Fine art and finding focus: in the studio with Freya Bramble-Carter
3 months ago · Portraits · 7 min read

Fine art and finding focus: in the studio with Freya Bramble-Carter

Freya Bramble-Carter is totally at home in her studio, rammed to the rafters as it is with handmade ceramic works. She shows no fear as she navigates shelf, floor and table space packed with rich and beautiful sculptures, vases and pots, waving away my concerns about causing a calamitous crash: ‘Oh, don’t worry, you won’t break anything’, she reassures me. I nod, unconvinced.

 

Having shared the upstairs space with her father Chris Bramble, where the two split the teaching of twice-daily classes of budding potters, she claimed her own downstairs studio a year ago. ‘I’m moving away from quite so much teaching’, she tells me, ‘because I feel like I’ve got something to say now in my practice. I wasn’t sure what I wanted to say before.

‘I did a fine art degree at Chelsea, and I found it to be a very confusing experience. I’d been at the Brit School before, doing lots of paintings and expressive pieces. I did these small sculptures when I was about 16 – I was very drawn to just doing. I was lucky that Dad had a studio, and I could come in when nobody was here, and he’d fire them all for me.’

 

 

‘If you hold a piece of clay in your hand, if it relates to you, it’ll captivate you and take you on a journey. It’s very absorbing. Some people aren’t receptive, or maybe they’re addicted to other things. But I just followed this.

‘I grew up around clay, but by no means did I think I’d do it for a career. Actually, I thought the opposite. But then you go to college and they give you this blank cube of a studio, and you just think, ‘Well, what am I supposed to do with this?’ In the end, you learn and then you unlearn. The way it’s approached at college is very academic and conceptual – and actually I just wanted to be making.’

When Freya holds her pots, you feel that they’re an extension of her body. As she walks around the studio, she’s compelled to handle and caress the works: ‘Some people’, she says, ‘like a photographer, will be about the visual details. For me, it’s all about touch.’

 

When we discuss the feel of the pieces she’s made, it’s as if she’s discovering them herself for the first time as we talk. My suggestion that certain pieces are full of movement and vitality is met with surprise – ‘Oh yeah! You’re right – that’s so true’ – as opposed to an explanation of why.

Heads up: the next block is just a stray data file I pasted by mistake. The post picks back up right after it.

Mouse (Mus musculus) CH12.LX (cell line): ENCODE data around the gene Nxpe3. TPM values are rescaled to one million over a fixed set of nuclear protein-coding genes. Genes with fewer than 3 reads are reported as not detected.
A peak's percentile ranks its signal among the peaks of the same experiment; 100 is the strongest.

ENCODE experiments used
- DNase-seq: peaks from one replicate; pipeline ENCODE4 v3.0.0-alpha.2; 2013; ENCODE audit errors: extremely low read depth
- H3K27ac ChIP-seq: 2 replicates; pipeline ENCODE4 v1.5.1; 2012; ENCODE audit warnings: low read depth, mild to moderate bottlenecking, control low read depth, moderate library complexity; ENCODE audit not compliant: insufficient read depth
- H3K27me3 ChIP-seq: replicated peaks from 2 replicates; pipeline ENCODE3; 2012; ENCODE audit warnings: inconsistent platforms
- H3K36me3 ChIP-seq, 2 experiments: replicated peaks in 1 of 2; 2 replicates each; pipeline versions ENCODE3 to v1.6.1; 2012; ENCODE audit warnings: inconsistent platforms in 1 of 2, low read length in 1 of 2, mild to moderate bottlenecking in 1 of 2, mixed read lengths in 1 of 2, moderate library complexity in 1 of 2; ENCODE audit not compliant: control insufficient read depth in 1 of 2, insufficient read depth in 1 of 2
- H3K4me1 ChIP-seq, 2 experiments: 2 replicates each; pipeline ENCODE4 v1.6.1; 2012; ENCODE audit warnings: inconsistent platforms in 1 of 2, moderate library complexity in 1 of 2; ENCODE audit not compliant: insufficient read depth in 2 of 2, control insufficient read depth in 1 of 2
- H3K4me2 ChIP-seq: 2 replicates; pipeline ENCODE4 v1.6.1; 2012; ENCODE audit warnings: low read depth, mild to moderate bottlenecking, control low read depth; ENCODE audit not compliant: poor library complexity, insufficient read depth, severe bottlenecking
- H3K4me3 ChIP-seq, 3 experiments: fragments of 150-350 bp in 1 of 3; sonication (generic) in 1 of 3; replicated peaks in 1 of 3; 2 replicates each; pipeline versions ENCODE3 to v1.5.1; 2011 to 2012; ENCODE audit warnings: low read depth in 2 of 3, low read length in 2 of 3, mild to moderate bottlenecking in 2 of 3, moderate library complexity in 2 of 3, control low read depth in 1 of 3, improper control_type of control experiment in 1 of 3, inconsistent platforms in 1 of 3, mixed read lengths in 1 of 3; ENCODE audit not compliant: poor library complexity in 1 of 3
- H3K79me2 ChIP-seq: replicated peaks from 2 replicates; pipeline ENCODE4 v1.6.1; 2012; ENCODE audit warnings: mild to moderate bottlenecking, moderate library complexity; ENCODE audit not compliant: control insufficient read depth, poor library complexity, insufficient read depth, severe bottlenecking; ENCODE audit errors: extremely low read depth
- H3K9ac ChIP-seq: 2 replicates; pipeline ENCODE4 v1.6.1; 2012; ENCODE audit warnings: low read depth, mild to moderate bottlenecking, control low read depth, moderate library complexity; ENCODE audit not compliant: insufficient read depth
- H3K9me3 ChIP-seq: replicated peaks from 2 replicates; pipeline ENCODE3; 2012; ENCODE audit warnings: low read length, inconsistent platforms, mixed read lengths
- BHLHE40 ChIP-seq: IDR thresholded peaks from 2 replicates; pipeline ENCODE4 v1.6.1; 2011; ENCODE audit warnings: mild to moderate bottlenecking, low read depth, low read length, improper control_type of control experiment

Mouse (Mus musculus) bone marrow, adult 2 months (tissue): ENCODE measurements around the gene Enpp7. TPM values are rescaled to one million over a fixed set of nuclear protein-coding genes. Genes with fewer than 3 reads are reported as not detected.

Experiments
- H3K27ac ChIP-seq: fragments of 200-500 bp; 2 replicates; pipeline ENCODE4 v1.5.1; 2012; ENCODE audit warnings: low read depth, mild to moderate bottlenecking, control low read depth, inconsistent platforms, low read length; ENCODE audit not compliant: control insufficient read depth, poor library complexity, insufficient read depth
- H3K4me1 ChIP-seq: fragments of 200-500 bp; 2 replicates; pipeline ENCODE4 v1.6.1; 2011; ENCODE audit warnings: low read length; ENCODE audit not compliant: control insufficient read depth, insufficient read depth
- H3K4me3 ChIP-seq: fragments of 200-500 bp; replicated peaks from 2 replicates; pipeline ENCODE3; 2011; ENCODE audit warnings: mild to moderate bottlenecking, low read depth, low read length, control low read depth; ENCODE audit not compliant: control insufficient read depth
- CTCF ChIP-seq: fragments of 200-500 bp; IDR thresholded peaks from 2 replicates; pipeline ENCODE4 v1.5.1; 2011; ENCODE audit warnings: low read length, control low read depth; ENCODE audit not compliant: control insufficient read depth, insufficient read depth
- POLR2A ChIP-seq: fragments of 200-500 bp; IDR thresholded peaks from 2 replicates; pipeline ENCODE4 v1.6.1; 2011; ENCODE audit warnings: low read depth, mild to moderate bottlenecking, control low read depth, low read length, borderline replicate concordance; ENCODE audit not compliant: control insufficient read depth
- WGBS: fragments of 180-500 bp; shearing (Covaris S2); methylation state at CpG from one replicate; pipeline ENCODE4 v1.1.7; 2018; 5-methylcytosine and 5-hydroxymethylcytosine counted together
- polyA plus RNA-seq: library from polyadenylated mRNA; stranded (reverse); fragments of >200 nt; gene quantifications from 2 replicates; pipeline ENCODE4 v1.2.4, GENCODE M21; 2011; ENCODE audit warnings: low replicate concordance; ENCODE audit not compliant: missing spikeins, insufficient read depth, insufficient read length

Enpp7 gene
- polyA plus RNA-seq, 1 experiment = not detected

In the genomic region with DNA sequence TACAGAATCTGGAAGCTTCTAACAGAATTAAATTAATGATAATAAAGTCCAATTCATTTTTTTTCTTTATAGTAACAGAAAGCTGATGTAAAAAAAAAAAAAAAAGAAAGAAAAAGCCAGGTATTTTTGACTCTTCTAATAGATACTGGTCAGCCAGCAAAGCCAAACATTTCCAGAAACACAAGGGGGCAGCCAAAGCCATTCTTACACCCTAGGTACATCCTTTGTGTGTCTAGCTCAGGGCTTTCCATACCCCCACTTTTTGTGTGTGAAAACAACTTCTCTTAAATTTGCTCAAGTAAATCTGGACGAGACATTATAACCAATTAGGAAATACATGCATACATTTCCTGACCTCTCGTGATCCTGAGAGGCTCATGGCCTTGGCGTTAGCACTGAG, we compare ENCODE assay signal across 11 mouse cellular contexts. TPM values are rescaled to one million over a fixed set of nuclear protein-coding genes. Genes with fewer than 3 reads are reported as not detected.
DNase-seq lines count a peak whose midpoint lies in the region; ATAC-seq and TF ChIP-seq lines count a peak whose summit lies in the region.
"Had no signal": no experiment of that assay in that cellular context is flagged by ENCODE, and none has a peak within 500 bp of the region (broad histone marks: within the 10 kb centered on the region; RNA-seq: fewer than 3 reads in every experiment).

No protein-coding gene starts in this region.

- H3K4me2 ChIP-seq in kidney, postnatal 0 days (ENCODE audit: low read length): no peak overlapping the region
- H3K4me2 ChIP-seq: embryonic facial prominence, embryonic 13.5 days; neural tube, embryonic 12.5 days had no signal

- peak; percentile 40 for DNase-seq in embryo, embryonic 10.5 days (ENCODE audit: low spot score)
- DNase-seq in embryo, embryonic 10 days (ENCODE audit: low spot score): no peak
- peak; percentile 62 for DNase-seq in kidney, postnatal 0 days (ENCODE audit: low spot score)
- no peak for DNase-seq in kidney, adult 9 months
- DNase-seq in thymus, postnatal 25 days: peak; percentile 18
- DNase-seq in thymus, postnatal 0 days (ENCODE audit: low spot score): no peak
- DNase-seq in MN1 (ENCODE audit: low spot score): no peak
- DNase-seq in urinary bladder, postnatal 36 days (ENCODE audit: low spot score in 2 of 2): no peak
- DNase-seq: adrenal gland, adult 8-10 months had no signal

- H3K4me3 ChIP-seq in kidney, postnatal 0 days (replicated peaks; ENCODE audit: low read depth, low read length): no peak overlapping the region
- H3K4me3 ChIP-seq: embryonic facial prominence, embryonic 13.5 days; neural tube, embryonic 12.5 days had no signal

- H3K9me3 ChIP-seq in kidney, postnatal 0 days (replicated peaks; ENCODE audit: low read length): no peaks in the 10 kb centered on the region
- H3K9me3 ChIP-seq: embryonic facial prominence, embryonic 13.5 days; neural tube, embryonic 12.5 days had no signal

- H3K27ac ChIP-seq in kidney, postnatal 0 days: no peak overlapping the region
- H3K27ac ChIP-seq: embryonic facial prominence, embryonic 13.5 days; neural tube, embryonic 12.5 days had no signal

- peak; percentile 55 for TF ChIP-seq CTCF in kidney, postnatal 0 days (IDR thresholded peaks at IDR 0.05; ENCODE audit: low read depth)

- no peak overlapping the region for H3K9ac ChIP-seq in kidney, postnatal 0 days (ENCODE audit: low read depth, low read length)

‘It’s come full circle now since college. I’m kind of unlearning technically so that I can be more free flowing with my creativity. I’ve realised that creativity is the most important thing – that it’s the most valuable knowledge that all humans have. Most people block it out or say they can’t do it, but I think it’s a truth within us. It’s not something you can teach.’

While all of Freya’s pieces are likely to end up in someone’s home eventually, it’s only recently that she’s started to think about her work in a domestic context: ‘When you’re at home, you want peace, harmony and tranquillity. You need to be able to hit your reset button at home.

‘I want my pieces to be a source of energy and inspiration; they should be a message of oneness and wholesomeness. When someone looks at something and they’re amazed by it, they’ll feel a sense of love, connection or awe – and maybe it’s to do with the texture or the story, but they’ll just feel a big ‘Yes!’ And I get that. I love that.

‘In my own home, there are lots of pots – and quite a lot of students’ work that they were going to chuck in the bin. I sometimes use them to bake cakes. There are tons of objects – my mother’s puppets, my sister’s theatre stuff. They’re all things that keep me interested and keep my eyes rolling around the room. I think if I tidied up a bit, or if I had a blank space, it wouldn’t nourish me. It doesn’t feed me enough. Maybe I’m just not used to being under-stimulated.’

 

Freya’s natural connection with clay, manipulating and making with it, and wanting her creativity to take precedence over rigorous technique, is evident throughout our conversation: ‘For me, the whole point of art is not just to express yourself but also to help humanity with it. I don’t know if that’s naïve – my tutors used to tell me it was, albeit indirectly – but my reason for doing what I was doing was the opposite of everybody else’s. Everyone else was making art for the sake of causing an argument in the art world, whereas I was doing it to open up people’s minds.

‘I learnt the craft through teaching: it taught me, and then I taught it. It’s been a two-way street. At a certain point, you master your skill, and then you can do anything. You can fulfil any idea within that skill. That’s when you start to push things and define your style. Often this starts a debate about art versus craft, which I just can’t bear. I think my practice marries them both; I don’t see the need to separate them or define exactly what I’m doing. It’s an artistic practice, and that’s that.’

 

The idea of a disconnect between the art and the artist – that it’s a planned execution to spark a debate, as opposed to an expression of intrinsic creativity – doesn’t work for Freya: ‘It takes 95% of the time making the thing; only 5% is it being finished, an object you can look at and observe, and it includes the emotional and physical energy that I’ve put into creating it. All of me is in that.’

She might speak with confidence about her work, but she doesn’t think she’s got it all figured out. When I ask her about her proudest moment, she tells me, ‘I’m still learning so much about myself, learning how to be. I hope I haven’t had my proudest moment yet.’

You can see more of Freya’s work here, or find out more about her classes at Freya’s Clay Club.

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